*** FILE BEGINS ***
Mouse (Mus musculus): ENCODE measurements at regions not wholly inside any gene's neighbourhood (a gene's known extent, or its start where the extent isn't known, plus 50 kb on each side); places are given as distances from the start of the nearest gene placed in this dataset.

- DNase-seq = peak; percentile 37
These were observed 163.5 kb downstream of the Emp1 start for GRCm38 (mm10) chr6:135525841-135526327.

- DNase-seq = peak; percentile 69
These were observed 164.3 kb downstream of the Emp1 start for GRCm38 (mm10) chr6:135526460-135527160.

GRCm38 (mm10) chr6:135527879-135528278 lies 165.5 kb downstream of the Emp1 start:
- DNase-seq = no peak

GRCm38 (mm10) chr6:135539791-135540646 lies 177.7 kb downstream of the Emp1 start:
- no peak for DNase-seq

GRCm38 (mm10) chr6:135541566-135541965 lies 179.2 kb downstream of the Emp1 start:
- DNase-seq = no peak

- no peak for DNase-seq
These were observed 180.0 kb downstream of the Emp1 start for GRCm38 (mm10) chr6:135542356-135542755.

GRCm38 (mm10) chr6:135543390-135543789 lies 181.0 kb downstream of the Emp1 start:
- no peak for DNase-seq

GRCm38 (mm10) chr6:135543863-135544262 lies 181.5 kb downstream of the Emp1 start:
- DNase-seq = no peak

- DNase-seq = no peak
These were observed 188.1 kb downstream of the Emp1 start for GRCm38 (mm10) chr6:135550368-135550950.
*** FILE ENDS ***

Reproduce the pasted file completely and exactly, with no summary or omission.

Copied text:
Mouse (Mus musculus): ENCODE measurements at regions not wholly inside any gene's neighbourhood (a gene's known extent, or its start where the extent isn't known, plus 50 kb on each side); places are given as distances from the start of the nearest gene placed in this dataset.

- DNase-seq = peak; percentile 37
These were observed 163.5 kb downstream of the Emp1 start for GRCm38 (mm10) chr6:135525841-135526327.

- DNase-seq = peak; percentile 69
These were observed 164.3 kb downstream of the Emp1 start for GRCm38 (mm10) chr6:135526460-135527160.

GRCm38 (mm10) chr6:135527879-135528278 lies 165.5 kb downstream of the Emp1 start:
- DNase-seq = no peak

GRCm38 (mm10) chr6:135539791-135540646 lies 177.7 kb downstream of the Emp1 start:
- no peak for DNase-seq

GRCm38 (mm10) chr6:135541566-135541965 lies 179.2 kb downstream of the Emp1 start:
- DNase-seq = no peak

- no peak for DNase-seq
These were observed 180.0 kb downstream of the Emp1 start for GRCm38 (mm10) chr6:135542356-135542755.

GRCm38 (mm10) chr6:135543390-135543789 lies 181.0 kb downstream of the Emp1 start:
- no peak for DNase-seq

GRCm38 (mm10) chr6:135543863-135544262 lies 181.5 kb downstream of the Emp1 start:
- DNase-seq = no peak

- DNase-seq = no peak
These were observed 188.1 kb downstream of the Emp1 start for GRCm38 (mm10) chr6:135550368-135550950.